This is the final post in a long MBA Mondays series on projections, budgets, and forecasts. Today we will talk about what happens when reality starts to differ from what you’ve budgeted – you re-forecast.
Let’s go back to the framework I laid out at the start of this series. Projections are long-term high level efforts to establish the scope of the opportunity. Budgets are an effort to establish an operating framework for the coming year. And forecasts are done intra-year to establish what is likely to happen. As someone said in the comments, it’s “long term, short term, and real-time.”
Forecasts are typically done mid-year but they can and should be done whenever the actual performance differs significantly from what was budgeted. Forecasts are not an attempt to throw out the budget. The company should continue to measure itself and report against the budget. The forecast should exist beside the budget and show what management thinks is likely to happen.
Forecasts are important for a variety of reasons but first and foremost you want to know where your cash balances will actually be. And you’ll want to know where you will be on your revenue growth trajectory. If you are planning on doing a financing, forecasts are important because they will give you an indication of what the metrics investors will be using when they offer you terms for a financing.
The process of doing a forecast is not very hard. You simply take the model you used for budgeting and put new numbers in for revenues and costs. The way most forecasts go down is the revenues are taken down to reflect slower sales growth. Then management looks at the costs in the budget. In some cases, costs are not adjusted because management feels that they need to continue to invest in the business. But in many cases, costs are adjusted down somewhat to reflect a desire to conserve cash. Either way, you’ll have a new set of numbers for the months ahead.
You combine these new sets of numbers for the coming months with the actual results for the months that have already happened and you have your forecast.
Once you do a forecast, it is a good idea to keep updating it as the year develops. If you do a forecast at mid-year and by the fall that forecast is off, do another forecast. The forecast is not another budget you have to try to meet. It is an attempt to estimate actual results. So keep adjusting the forecast in an attempt to nail it.
As you get into the fall, you will start budgeting for the next year. Use the learning that came from the forecasting exercise to make next year’s budget better. Think of budgets and forecasts as agile financial management. The budget is the annual release and the forecasts are the iterations based on feedback.
So that’s it. We are now done with projections, budgeting, and forecasting. Next week we’ll tackle a new topic.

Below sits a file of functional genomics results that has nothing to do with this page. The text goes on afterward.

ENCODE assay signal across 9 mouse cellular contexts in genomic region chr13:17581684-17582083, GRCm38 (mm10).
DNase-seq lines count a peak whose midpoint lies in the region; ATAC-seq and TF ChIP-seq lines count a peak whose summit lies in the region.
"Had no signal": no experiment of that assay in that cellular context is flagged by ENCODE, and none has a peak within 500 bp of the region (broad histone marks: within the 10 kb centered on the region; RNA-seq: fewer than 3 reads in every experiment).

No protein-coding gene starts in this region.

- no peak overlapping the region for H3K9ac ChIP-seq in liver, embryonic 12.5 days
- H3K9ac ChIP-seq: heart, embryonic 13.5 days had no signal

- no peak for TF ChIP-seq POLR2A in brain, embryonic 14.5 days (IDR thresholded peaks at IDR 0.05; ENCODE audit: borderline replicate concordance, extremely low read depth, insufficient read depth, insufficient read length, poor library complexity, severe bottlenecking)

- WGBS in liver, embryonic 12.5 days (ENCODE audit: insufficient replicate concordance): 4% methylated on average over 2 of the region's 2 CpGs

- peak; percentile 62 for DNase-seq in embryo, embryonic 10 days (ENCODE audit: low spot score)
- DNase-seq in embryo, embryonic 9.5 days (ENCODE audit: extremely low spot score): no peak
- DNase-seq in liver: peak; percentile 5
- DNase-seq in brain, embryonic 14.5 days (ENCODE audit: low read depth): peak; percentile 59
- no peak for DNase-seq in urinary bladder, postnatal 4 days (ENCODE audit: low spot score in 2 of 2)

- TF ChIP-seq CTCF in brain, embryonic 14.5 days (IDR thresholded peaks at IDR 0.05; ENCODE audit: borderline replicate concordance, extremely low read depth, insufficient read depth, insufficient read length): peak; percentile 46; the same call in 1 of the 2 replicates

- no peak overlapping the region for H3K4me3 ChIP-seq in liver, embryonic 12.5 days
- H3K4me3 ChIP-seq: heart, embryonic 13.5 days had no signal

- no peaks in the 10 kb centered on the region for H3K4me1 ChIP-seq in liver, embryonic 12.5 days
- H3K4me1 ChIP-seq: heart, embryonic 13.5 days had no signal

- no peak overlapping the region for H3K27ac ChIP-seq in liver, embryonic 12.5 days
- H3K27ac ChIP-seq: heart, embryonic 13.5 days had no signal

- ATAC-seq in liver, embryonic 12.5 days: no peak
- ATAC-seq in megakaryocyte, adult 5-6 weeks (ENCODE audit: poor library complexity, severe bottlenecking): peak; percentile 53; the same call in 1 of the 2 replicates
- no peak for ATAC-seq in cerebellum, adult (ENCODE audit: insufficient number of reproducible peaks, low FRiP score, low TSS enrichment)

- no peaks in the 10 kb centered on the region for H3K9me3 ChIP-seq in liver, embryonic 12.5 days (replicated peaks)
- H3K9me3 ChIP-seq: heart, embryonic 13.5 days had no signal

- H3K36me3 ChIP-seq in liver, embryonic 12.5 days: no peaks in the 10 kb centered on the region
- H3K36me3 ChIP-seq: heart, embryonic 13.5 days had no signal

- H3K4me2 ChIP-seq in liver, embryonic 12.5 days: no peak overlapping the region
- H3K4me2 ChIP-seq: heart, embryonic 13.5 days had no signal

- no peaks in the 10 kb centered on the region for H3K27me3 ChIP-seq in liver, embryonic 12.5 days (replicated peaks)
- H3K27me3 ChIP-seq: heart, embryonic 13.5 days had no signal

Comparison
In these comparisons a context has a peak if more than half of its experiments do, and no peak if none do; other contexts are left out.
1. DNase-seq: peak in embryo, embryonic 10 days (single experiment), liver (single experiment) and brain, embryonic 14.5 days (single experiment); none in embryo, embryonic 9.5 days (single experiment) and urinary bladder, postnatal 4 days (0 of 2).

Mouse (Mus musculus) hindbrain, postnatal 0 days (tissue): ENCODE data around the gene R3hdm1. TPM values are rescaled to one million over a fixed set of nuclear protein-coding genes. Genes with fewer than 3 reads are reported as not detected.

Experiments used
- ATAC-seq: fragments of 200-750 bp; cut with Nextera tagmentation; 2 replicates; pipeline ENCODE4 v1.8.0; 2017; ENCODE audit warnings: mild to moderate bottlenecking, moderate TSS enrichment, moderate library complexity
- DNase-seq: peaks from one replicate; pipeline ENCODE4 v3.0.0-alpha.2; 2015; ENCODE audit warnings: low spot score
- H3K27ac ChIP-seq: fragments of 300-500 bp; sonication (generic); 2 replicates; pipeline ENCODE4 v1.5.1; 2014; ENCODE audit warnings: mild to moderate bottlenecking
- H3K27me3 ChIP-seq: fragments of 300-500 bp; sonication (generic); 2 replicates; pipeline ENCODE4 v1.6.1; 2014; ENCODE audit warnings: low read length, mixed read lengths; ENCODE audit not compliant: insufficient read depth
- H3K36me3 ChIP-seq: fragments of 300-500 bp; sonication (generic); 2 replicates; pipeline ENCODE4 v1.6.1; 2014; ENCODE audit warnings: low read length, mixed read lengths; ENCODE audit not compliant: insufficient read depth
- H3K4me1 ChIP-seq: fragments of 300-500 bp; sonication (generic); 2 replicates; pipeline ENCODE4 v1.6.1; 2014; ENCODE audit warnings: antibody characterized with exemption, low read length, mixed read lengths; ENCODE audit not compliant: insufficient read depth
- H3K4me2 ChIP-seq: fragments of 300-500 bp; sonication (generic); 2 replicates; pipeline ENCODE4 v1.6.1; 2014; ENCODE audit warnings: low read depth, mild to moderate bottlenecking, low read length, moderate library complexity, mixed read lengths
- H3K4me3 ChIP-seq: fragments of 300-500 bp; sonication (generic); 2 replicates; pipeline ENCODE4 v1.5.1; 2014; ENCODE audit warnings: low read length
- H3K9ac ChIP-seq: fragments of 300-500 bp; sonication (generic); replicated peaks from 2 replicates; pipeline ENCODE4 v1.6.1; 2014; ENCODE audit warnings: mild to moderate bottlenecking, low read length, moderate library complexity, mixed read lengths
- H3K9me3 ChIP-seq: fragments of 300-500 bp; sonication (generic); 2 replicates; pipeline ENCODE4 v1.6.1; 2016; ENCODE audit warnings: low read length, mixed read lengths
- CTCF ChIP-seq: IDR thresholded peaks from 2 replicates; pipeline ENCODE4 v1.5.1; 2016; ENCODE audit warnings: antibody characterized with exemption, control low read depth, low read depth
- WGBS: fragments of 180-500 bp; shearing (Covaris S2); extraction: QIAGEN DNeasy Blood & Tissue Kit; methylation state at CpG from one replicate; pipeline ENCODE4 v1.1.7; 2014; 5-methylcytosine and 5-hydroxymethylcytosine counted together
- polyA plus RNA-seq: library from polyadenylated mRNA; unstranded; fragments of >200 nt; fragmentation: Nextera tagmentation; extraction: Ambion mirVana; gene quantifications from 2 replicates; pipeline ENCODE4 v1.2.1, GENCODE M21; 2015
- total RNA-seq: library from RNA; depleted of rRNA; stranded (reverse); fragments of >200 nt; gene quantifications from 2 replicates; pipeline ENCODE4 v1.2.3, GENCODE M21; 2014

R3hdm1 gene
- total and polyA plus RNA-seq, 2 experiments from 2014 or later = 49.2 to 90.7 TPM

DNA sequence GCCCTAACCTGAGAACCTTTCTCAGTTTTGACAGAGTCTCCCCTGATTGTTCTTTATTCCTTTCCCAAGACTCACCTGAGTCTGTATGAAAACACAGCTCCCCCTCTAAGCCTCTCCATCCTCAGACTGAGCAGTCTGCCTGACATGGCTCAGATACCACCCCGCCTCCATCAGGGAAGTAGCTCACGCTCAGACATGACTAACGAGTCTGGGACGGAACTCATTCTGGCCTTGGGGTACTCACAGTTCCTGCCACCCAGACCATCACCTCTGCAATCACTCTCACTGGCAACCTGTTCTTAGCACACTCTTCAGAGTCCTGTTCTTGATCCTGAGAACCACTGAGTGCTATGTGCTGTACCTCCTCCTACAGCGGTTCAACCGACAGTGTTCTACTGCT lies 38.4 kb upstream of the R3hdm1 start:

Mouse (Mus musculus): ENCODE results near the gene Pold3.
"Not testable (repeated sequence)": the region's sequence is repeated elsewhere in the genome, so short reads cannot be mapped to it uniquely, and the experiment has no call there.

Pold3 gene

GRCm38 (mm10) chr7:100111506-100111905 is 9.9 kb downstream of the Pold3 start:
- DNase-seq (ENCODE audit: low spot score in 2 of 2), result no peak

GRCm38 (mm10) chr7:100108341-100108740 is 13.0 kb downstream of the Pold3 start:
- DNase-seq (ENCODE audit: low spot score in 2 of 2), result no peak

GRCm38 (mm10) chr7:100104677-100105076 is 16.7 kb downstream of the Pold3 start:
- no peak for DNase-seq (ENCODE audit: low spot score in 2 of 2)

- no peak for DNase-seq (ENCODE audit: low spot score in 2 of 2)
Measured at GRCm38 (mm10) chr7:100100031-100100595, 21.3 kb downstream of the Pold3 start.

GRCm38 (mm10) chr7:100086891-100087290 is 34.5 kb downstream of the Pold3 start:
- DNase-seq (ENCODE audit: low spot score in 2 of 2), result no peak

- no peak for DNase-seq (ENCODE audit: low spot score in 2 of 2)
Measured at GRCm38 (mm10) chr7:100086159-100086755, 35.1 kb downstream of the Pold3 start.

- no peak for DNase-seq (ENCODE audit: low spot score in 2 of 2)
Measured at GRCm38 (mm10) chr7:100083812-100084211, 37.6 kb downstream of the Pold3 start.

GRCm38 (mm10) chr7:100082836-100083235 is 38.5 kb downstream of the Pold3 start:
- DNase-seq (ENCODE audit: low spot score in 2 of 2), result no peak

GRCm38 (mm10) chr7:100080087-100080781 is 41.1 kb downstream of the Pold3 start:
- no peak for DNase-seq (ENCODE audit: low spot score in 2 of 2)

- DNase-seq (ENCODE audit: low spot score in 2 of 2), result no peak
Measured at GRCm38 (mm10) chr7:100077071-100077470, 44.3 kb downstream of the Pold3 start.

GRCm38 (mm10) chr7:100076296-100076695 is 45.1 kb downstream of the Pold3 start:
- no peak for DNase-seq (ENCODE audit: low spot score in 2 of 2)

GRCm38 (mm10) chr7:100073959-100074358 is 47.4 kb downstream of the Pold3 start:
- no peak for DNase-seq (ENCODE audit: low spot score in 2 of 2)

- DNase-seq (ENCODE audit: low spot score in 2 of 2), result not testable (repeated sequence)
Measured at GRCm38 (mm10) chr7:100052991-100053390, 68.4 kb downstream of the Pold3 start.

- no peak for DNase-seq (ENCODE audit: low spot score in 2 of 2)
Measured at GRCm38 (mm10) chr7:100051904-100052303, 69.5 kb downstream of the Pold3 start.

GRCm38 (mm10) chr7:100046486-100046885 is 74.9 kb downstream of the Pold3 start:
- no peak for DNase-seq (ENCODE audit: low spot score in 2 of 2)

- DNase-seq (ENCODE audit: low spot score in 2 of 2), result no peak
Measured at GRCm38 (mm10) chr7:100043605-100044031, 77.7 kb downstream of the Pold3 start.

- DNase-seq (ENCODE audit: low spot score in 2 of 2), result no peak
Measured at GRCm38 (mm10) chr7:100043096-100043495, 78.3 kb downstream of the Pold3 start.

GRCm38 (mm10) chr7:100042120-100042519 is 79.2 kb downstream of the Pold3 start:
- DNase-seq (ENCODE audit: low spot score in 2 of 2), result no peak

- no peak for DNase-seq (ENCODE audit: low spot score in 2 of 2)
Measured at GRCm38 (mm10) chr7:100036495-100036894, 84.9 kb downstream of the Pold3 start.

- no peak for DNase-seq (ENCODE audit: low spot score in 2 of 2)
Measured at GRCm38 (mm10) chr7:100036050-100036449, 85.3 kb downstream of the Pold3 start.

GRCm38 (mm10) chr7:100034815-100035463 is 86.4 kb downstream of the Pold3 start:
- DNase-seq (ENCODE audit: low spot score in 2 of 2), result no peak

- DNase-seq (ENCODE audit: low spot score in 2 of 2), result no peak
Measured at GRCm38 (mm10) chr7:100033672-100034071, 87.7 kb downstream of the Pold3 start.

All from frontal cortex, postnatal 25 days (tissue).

Much about forecasting or revising your budget — same thing — is in the manner in which the model is originally created.
If you document all of your assumptions on a separate worksheet for the original model and resist the temptation to just “plug in” a number from time to time, then as reality materializes you can just hit a button and the model will refresh itself.
When you get really slick, you can make a pivot table from your accounting system directly to your budget model though I think there is a fair argument that getting a bit of paint on your hands adds context.
I like to have budgets done long before year end on a bottom up basis (zero based, never incremental) and then tested by the actuals from the current year in which the budget is being crafted. I like a last minute CY or FY gut check before printing.
Then I like to have the CFO update the forecast every month — remember it just requires changing the assumptions and we do this w/ a pivot table — and have a bottom up look at the end of each quarter for the balance of the year.
When I look at financial performance I have prior year month/quarter, prior month/quarter, 12-month trends and forecasted month, quarter and year. I particularly like seeing information graphed as it makes the task more visual therby contemplating one’s natural analytical senses. This presents a fairly good picture of things and it provides a 360 degree view.
The tough thing is getting it set up correctly. As your business matures and it becomes fairly predictable, it gets boring and is no longer the hassle that it originally seemed to be.
While many decry the difficulty of forecasting startups, the truth of the matter is that only about 2 revenue accounts and 7 expense accounts fully describe the entire business in enough specificity and detail to make good numbers. While they may swing greatly, the focus on this few accounts is a good thing. It may actually get a lot more difficult in the future when much of the start up expediency decision making is absorbed into the business and is no longer in the rounding error.
The entire process is an iterative process in which accuracy becomes significantly greater as you iterate and learn from doing.
This article was originally written by Fred Wilson on June 7, 2010 here.